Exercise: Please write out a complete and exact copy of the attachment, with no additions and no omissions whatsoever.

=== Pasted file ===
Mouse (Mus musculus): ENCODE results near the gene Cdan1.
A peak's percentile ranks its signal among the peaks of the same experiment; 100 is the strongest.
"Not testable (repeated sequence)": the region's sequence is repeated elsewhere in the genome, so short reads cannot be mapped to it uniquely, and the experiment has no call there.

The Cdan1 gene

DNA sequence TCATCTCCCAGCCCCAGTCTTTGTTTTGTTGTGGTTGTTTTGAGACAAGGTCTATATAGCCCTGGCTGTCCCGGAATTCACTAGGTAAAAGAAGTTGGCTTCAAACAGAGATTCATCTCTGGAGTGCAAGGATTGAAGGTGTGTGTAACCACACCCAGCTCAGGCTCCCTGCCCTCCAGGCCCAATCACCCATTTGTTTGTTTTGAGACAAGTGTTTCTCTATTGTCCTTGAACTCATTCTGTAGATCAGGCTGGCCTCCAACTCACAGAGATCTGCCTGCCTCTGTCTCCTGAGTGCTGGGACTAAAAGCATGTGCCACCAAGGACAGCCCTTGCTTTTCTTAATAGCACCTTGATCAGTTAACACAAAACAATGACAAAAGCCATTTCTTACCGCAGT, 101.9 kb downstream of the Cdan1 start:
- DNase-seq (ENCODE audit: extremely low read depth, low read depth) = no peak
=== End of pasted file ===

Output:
Mouse (Mus musculus): ENCODE results near the gene Cdan1.
A peak's percentile ranks its signal among the peaks of the same experiment; 100 is the strongest.
"Not testable (repeated sequence)": the region's sequence is repeated elsewhere in the genome, so short reads cannot be mapped to it uniquely, and the experiment has no call there.

The Cdan1 gene

DNA sequence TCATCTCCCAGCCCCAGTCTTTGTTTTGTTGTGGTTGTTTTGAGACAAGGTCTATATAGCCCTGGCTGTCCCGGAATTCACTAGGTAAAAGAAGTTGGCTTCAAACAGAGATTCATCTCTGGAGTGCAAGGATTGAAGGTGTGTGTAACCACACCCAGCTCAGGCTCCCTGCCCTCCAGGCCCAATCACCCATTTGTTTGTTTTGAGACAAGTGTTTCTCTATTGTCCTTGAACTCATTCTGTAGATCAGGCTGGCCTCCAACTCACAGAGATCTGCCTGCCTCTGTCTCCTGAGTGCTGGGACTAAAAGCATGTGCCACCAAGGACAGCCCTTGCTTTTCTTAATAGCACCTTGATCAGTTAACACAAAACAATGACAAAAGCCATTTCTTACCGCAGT, 101.9 kb downstream of the Cdan1 start:
- DNase-seq (ENCODE audit: extremely low read depth, low read depth) = no peak